48. Shult, D. 1981. Calculator use in schools. In Calculators in the classroom: With applications for elementary and middle school teachers, ed. D. Moursund, 181–183. New York: Wiley.Google Scholar
  49. Shute, V.J., and J. Psotka. 1994. Intelligent tutoring systems: Past, present and future. Interim Technical Paper for Period April 1M3–April M4. Air Force Materiel Command Brooks Air Force Base, Texas. Retrieved from
  50. Skinner, B.F. 1965. Reflections on a decade of teaching machines. In Teaching machines and programed learning II, data and directions, ed. R. Glaser, 4–20. Washington, D.C.: National Education Association.Google Scholar
  51. Skinner, B.F. 1986. Programmed instruction revisited. Phi Delta Kappan 68 (2): 103–110.Google Scholar
  52. Spencer, D.D. 1968. Computers: Their past, present, and future. The Mathematics Teacher 61 (1): 65–75.Google Scholar
  53. Spiers, G.F. 1996. An analogical reasoning based mathematics tutoring system. Unpublished doctoral dissertation, Computing Department Lancaster University, Lancaster, Great Britain.Google Scholar
  54. Stolurow, L.M., and D. Davis. 1965. Teaching machines and computer-based systems. In Teaching machines and programed learning II, data and directions, ed. R. Glaser, 162–212. Washington, D.C.: National Education Association.Google Scholar
  55. Suppes, P., and M. Jerman. 1969. Computer assisted instruction at Stanford. Educational Technology 9: 22–24.Google Scholar
  56. Tobin, M.J. 1968. Teaching machines in programmed instruction. A contribution to the UNESCO seminar on Programmed Instruction, Varna, Bulgaria, August 1968.Google Scholar
  57. Trafton, P.R., and M.N. Suydam. 1975. Computational skills: A point of view. The Arithmetic Teacher 22 (7): 528–537.Google Scholar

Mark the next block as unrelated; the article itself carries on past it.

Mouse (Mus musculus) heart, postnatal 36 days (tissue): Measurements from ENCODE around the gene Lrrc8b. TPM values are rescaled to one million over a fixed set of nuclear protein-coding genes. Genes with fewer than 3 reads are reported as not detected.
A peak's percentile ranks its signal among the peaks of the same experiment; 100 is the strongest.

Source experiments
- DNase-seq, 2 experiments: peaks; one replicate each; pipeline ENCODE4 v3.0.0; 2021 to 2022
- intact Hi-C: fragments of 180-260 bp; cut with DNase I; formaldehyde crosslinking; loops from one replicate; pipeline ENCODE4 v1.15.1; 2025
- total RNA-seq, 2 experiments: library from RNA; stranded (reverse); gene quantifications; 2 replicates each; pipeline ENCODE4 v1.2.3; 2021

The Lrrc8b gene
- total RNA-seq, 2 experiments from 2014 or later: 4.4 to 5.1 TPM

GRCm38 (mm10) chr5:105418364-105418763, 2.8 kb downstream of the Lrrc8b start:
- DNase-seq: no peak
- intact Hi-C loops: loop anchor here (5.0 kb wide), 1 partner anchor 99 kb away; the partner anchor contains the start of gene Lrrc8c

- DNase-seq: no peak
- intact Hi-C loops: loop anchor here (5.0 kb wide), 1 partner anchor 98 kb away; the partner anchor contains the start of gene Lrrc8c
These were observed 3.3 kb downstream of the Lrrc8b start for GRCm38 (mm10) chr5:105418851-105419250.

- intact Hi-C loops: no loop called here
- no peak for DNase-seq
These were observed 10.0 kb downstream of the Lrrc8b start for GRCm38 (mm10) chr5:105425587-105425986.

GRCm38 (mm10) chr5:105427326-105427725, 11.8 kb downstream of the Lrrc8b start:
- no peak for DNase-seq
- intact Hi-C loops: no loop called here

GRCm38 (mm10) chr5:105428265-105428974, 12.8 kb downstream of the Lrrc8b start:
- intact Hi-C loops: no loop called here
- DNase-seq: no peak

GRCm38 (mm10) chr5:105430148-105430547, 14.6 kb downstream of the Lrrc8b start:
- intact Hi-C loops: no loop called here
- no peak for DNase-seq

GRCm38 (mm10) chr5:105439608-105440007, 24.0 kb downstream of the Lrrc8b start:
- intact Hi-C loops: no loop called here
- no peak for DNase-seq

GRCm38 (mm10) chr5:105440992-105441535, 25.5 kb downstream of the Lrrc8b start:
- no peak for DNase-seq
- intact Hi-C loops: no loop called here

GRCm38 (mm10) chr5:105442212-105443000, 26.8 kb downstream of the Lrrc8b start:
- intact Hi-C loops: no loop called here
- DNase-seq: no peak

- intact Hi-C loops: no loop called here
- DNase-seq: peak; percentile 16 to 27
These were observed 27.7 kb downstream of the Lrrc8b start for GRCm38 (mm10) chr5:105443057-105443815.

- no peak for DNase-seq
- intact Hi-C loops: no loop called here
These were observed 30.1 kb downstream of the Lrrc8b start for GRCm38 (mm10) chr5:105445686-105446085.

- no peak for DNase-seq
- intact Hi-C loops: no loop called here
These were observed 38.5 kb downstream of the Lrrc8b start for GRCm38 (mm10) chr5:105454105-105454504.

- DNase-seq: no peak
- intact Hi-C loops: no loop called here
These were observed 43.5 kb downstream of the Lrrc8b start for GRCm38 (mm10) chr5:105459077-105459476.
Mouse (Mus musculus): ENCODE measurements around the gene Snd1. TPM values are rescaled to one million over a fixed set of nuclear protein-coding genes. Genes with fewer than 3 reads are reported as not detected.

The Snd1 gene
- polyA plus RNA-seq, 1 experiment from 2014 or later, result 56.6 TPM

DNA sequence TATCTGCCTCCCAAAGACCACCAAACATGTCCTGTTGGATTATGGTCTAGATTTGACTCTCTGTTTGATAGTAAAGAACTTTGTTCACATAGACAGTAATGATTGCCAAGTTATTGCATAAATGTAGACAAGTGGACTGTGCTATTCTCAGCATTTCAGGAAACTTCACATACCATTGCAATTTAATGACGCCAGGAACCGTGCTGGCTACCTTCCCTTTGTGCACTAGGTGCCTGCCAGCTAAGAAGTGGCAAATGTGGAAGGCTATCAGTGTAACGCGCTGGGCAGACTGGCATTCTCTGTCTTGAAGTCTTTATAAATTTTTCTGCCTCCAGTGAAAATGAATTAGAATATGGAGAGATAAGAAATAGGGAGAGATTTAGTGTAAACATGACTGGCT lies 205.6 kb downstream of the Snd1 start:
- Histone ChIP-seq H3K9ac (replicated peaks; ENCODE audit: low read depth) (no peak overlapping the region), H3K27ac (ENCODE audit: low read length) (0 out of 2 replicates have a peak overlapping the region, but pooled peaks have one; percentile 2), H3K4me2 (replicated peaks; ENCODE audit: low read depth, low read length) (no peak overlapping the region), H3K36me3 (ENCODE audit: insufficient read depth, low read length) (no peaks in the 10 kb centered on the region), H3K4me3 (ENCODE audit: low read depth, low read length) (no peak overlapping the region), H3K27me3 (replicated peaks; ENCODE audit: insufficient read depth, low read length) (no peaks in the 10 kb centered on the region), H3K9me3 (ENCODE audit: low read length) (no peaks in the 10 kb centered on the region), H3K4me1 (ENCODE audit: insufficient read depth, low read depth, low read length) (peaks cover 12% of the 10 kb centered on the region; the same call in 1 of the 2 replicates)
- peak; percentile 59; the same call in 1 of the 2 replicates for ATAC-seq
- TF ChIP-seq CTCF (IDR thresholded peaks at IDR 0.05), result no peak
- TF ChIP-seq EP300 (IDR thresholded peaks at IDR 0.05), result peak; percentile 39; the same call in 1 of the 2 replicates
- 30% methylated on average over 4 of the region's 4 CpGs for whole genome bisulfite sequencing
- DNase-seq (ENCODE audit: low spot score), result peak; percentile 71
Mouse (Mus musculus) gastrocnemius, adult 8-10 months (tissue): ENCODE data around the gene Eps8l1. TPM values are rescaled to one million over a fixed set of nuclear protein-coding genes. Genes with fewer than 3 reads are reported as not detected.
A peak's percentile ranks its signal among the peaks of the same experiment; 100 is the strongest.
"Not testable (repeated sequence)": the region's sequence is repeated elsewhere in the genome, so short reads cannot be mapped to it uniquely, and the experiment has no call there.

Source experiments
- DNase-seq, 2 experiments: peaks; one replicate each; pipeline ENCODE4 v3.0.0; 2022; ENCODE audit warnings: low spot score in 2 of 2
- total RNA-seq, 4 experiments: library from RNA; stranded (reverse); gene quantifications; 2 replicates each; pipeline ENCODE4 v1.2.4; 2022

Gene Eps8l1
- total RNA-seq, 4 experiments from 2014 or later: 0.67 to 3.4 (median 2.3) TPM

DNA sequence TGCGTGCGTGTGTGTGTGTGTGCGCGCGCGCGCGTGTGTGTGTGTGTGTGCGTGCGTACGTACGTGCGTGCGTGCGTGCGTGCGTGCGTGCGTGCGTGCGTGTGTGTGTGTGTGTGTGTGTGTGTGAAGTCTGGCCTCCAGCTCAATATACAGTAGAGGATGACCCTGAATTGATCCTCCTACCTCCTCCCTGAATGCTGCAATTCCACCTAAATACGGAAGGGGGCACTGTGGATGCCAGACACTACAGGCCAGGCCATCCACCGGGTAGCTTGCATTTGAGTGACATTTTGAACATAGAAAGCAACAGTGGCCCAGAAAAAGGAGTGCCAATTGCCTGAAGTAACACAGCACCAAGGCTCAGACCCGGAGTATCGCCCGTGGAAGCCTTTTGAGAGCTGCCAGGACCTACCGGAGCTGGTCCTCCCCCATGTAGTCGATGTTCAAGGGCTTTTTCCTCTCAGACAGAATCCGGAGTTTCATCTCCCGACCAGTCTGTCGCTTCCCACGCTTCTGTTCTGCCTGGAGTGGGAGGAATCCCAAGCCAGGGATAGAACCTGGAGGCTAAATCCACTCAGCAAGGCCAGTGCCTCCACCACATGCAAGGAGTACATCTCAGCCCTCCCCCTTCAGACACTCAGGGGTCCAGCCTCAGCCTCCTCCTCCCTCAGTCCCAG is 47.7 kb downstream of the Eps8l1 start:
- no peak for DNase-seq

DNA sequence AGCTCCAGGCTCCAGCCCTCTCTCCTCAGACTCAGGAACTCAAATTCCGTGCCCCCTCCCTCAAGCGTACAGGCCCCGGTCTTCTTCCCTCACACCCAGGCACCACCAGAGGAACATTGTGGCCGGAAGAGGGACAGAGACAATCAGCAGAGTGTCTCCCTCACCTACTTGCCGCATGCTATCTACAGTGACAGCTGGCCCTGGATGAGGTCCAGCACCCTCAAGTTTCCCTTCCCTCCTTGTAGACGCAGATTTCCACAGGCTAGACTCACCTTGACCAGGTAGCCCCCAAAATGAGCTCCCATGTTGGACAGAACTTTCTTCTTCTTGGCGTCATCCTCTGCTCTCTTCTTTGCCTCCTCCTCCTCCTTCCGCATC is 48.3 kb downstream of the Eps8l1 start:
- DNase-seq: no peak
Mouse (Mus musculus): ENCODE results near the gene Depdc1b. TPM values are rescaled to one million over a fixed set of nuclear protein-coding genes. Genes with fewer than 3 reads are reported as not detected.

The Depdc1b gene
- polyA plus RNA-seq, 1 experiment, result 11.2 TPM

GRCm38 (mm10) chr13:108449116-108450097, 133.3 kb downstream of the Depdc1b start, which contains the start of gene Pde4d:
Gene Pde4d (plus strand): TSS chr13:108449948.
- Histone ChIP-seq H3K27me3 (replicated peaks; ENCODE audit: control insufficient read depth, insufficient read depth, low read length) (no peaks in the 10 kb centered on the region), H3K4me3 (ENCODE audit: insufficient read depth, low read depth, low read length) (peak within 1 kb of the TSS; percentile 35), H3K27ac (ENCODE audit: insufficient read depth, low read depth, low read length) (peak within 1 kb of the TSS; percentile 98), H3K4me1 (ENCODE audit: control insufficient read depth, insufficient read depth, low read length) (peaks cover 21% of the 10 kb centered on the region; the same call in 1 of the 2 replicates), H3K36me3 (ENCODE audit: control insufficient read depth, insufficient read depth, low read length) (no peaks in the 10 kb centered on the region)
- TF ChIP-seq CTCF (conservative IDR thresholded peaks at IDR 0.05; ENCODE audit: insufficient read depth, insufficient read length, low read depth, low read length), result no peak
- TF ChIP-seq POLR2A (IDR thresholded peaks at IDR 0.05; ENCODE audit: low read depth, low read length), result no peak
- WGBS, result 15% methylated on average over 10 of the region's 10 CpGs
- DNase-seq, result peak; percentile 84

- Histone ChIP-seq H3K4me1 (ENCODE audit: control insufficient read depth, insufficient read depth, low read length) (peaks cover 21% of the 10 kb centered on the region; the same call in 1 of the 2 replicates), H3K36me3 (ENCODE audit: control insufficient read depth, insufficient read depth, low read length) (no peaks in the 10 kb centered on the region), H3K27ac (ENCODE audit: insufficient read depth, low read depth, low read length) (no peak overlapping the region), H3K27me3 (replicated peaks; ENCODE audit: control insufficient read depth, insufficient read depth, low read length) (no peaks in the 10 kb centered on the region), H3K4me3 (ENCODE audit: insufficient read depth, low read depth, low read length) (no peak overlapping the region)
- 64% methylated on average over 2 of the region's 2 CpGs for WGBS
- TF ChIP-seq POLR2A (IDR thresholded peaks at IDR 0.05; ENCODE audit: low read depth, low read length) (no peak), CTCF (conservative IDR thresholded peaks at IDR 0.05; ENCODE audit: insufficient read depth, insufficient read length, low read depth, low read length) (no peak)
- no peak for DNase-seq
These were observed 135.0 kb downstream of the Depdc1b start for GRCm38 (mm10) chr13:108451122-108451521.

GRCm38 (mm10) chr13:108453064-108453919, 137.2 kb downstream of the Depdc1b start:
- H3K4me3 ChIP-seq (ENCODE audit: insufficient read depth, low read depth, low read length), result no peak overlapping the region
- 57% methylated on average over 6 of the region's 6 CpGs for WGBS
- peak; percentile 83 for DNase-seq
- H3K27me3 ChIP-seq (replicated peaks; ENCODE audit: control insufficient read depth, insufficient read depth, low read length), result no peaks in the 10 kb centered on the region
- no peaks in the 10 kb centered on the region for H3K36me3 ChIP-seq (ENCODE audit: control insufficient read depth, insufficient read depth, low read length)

58. Uhr, L. 1969. Teaching machine programs that generate problems as a function of interaction with students. In ACM '69: Proceedings of the 1969 24th national conference, 125–134.Google Scholar
  59. VanLehn, K. 1990. Mind Bugs: The origins of procedural misconceptions. Cambridge, MA & London, UK: The MIT Press, A Bradford Book.Google Scholar
  60. Voogt, J., P. Fisser, J. Good, P. Mishra, and A. Yadav. 2015. Computational thinking in compulsory education: Towards an agenda for research and practice. Education and Information Technologies 20: 715–728.Google Scholar
  61. Vygotsky, L. 1978. Mind in society. Boston, MA: Harvard University Press.Google Scholar
  62. Weaver, F.J., and M.N. Suydam. 1972. Meaningful instruction in mathematics education. ERIC Information Analysis Center for Science, Mathematics, and Environmental Education, Columbus, Ohio.Google Scholar
  63. Winograd, T. 1991. Thinking machines: Can there be? Are we? In The boundaries of humanity: Humans, animals, machines, ed. J.J. Sheehan, and M. Sosna, 198–223. Berkeley, CA: University of California Press.Google Scholar
  64. Woody, C. 1935. Arithmetic. Review of Educational Research 5 (1): 14–30.Google Scholar

Copyright information

© Springer Nature Switzerland AG 2018

Authors and Affiliations

  1. 1.University of WindsorWindsorCanada

Personalised recommendations